Federal Appeals Court to Hear 'Don't Ask, Don't Tell' Challenge on April 2

Find Your State

Know the laws in your state that protect LBGT people and people living with HIV.

Our Sponsors

ACLU & Lambda argue against military's unequal treatment of gay service members
March 31, 1998


Whitman-Walker Legal Clinic

(NEW YORK, March 31, 1998) -- The Lambda Legal Defense and Education Fund and the American Civil Liberties Union, having won a federal court ruling that the military's unequal treatment of lesbian and gay service members is unconstitutional, will fight the government's appeal in New York on Thursday, April 2.

"This case is and always has been about just one thing," said Matthew Coles, director of the ACLU's Lesbian and Gay Rights Project. "The government says that, unlike everyone else who serves, lesbians and gay men in the military have to be celibate. Its only explanation for doing that to gay people is that it thinks straight soldiers and sailors are uncomfortable around lesbians and gay men. We say you do not discriminate against one group of Americans to make another group feel better. That is the whole case."

Lambda Legal Director Beatrice Dohrn said, "It is time for the court to call an end to the military's 'don't ask, don't tell' charade. Qualified lesbians and gay men should serve under the same rules as non-gay personnel." Dohrn added, "Judge Nickerson said it best when he noted that 'don't ask, don't tell' creates 'a degrading and deplorable condition for remaining in the Armed Services.'"

On April 2, the United States Court of Appeals for the Second Circuit will hear argument in Able v. USA., with the government appealing the first full defeat of the military's anti-gay statute. Ruling in the case last July 2, Eastern District Court Judge Eugene Nickerson struck the ban as unconstitutional. He said, "It is hard to imagine why the mere holding of hands off base and in private is dangerous to the mission of the Armed Forces if done by homosexuals but not by a heterosexual."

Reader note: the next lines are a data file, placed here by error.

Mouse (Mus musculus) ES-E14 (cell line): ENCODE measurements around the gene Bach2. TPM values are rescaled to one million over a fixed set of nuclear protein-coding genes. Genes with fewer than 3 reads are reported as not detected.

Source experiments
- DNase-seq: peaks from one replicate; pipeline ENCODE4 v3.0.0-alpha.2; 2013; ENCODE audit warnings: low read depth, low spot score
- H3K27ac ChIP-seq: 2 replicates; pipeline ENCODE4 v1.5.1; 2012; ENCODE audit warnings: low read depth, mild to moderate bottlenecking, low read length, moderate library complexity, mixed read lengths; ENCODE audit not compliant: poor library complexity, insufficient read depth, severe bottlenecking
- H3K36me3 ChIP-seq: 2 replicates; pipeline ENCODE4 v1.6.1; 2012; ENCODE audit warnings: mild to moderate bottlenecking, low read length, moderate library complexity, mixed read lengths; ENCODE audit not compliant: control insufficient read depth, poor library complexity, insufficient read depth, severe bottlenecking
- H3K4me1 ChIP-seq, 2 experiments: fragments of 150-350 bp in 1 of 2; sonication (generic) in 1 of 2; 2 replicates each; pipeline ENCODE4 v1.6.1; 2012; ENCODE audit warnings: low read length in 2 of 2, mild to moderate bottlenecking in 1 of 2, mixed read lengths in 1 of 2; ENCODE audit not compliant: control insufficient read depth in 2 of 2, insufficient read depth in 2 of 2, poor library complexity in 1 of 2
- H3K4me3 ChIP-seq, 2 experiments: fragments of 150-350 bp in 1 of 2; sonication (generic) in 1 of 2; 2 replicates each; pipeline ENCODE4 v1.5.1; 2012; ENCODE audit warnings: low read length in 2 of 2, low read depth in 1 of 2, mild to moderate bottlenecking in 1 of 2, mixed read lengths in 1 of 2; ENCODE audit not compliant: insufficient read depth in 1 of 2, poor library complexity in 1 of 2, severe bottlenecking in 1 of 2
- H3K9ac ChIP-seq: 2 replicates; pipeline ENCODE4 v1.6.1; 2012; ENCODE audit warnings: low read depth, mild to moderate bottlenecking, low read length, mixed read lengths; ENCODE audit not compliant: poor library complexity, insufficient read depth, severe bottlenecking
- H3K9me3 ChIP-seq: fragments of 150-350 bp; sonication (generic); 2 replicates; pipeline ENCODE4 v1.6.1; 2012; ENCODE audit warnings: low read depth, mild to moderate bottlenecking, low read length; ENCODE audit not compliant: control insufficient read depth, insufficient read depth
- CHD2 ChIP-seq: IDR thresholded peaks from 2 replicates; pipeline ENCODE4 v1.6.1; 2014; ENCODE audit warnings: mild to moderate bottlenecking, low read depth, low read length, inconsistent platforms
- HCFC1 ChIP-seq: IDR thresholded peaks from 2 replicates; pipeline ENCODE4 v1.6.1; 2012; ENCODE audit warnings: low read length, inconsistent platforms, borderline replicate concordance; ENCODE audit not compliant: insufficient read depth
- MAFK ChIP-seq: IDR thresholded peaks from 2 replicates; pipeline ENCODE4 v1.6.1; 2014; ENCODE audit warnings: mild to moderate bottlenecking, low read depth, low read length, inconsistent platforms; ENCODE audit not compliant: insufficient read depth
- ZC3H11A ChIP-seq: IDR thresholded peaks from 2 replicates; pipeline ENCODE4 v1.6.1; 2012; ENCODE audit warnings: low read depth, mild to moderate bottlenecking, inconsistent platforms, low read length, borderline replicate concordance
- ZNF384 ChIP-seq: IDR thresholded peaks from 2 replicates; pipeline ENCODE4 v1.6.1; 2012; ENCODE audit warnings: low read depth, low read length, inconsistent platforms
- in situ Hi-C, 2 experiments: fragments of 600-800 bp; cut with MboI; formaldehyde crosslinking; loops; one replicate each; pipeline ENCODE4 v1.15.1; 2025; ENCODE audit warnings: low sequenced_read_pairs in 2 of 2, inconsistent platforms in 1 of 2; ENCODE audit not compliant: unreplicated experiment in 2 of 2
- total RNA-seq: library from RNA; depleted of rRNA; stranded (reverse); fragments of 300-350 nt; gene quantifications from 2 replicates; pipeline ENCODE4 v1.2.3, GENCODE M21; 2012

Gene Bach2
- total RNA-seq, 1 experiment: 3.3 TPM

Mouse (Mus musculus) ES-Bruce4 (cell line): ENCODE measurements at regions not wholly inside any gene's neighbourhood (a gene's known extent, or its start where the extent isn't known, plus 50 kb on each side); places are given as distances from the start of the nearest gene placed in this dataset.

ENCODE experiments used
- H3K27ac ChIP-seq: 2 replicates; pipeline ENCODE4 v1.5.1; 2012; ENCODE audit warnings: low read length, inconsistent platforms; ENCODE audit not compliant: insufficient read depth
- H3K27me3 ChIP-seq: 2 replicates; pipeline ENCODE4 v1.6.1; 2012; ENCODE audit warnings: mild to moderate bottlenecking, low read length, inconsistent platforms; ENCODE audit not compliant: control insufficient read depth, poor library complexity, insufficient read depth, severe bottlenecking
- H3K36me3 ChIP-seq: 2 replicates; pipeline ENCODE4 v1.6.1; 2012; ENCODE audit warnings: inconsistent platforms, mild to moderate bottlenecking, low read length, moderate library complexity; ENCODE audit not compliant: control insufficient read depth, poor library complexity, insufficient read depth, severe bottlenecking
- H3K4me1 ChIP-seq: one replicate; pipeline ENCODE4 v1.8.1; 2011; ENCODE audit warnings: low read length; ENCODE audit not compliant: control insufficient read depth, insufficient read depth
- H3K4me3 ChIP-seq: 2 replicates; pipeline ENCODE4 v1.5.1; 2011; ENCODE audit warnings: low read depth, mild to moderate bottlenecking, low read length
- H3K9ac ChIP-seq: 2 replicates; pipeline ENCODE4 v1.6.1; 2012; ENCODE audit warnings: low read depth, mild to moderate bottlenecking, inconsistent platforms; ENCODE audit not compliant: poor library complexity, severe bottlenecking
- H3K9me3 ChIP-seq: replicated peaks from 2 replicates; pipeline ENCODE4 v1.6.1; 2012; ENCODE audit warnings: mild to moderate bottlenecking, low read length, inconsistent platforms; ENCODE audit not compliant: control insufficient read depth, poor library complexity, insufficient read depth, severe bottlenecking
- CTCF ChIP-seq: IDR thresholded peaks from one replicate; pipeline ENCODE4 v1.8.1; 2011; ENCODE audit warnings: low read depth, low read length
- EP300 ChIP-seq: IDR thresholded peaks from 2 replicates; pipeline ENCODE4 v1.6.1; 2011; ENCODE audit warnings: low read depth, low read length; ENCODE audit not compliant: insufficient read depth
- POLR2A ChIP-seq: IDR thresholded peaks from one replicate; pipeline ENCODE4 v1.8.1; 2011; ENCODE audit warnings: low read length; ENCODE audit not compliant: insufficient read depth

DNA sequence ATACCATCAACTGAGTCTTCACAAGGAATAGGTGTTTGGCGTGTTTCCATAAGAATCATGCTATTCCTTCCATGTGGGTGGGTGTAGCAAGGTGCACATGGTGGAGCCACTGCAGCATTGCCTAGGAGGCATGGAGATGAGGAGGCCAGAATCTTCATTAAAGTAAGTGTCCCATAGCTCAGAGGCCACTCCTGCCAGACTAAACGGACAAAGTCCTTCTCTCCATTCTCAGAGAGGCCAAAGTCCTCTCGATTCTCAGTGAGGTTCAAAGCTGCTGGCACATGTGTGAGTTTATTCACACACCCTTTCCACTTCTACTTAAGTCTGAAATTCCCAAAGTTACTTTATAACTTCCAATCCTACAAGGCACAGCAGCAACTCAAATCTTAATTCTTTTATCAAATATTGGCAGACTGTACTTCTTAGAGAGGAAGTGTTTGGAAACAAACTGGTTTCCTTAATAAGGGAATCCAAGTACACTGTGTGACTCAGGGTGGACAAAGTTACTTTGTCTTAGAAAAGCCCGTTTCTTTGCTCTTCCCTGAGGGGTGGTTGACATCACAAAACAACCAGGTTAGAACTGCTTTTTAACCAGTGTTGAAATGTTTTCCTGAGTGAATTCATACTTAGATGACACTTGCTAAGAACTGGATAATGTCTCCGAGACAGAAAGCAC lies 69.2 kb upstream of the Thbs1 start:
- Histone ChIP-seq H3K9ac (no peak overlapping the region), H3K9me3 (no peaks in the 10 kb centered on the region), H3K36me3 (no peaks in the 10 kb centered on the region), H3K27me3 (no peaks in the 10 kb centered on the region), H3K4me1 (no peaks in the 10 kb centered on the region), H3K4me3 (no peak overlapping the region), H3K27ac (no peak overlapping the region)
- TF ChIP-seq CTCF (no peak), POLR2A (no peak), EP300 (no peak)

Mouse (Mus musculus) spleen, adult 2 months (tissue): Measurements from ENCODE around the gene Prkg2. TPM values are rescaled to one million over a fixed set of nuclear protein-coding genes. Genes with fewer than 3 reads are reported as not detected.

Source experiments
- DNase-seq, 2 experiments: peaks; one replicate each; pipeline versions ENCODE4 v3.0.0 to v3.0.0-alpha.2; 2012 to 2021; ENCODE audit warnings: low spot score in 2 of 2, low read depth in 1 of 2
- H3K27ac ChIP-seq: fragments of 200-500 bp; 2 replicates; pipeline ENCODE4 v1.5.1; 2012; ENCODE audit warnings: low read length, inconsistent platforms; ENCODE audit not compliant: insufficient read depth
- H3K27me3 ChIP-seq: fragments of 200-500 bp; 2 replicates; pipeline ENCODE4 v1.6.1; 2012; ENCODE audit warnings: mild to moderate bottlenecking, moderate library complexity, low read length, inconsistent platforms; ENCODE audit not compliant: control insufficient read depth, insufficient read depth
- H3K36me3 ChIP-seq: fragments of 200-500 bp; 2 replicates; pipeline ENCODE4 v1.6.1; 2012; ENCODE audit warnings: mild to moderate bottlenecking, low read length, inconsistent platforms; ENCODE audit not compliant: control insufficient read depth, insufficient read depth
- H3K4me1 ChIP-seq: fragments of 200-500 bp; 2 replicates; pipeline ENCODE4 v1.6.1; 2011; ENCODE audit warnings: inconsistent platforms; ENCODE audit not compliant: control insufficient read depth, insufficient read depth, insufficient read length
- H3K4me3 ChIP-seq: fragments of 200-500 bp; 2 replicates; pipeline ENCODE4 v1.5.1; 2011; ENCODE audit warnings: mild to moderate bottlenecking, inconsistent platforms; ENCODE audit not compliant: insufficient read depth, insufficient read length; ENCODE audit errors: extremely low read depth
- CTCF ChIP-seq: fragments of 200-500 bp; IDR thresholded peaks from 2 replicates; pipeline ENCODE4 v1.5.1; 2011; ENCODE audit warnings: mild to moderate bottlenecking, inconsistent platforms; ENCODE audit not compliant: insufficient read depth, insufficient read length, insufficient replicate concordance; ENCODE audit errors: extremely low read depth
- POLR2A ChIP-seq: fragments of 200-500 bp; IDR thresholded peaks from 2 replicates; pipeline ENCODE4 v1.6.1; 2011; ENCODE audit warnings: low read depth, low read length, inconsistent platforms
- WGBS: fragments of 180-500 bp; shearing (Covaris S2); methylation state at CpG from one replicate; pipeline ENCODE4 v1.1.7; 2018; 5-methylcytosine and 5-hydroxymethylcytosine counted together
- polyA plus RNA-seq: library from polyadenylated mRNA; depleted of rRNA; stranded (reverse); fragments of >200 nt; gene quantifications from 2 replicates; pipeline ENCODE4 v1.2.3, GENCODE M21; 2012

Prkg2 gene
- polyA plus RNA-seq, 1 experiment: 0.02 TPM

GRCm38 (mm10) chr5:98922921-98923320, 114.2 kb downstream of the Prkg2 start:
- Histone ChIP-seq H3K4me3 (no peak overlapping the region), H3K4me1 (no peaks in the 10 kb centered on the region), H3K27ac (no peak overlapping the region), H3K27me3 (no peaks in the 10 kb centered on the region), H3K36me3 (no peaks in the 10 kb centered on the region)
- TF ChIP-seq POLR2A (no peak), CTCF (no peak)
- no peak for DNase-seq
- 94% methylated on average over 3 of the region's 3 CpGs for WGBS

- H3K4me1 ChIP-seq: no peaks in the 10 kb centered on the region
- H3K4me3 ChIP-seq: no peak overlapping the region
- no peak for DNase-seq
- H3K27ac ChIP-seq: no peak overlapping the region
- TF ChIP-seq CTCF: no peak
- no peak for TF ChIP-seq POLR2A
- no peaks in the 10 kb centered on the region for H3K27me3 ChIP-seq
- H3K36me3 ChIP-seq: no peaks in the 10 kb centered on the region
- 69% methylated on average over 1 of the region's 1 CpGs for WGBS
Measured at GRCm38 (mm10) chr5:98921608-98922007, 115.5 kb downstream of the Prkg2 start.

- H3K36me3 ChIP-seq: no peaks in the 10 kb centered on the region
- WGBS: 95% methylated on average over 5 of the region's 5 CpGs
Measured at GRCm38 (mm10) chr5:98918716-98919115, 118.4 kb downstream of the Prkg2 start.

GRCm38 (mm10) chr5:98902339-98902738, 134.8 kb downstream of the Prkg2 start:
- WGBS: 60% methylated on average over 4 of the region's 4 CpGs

Nickerson found that the special rules that the military imposes on gay service members serve only to accommodate the anticipated anti-gay feelings of other service members. "Don't ask, don't tell" bans all same-sex, but not mixed-sex, off-duty sexual and affectionate conduct, and also prohibits gay personnel from making statements that refer to their sexual orientation.

Able differs from previous challenges in that six service members pro-actively sued, asserting that both the conduct and speech portions of the ban are unconstitutional. Other cases regarding 'don't ask, don't tell' have been in response to discharge proceedings and most have focused on the 'speech' portion of the ban and its presumption that anyone who speaks out also engages in prohibited conduct.

WHAT: Argument in Able v. USA, the only challenge of its kind to 'don't ask, don't tell' WHO: Lambda Legal Defense and Education Fund and ACLU Lesbian and Gay Rights Project WHERE: United States Court of Appeals for the Second Circuit, United States Courthouse, 40 Centre Street, 17th Floor, Courtroom 1705, New York City WHEN: Approximately 2 p.m. E.S.T.

Attorneys will be available for comment outside the courthouse after the hearing.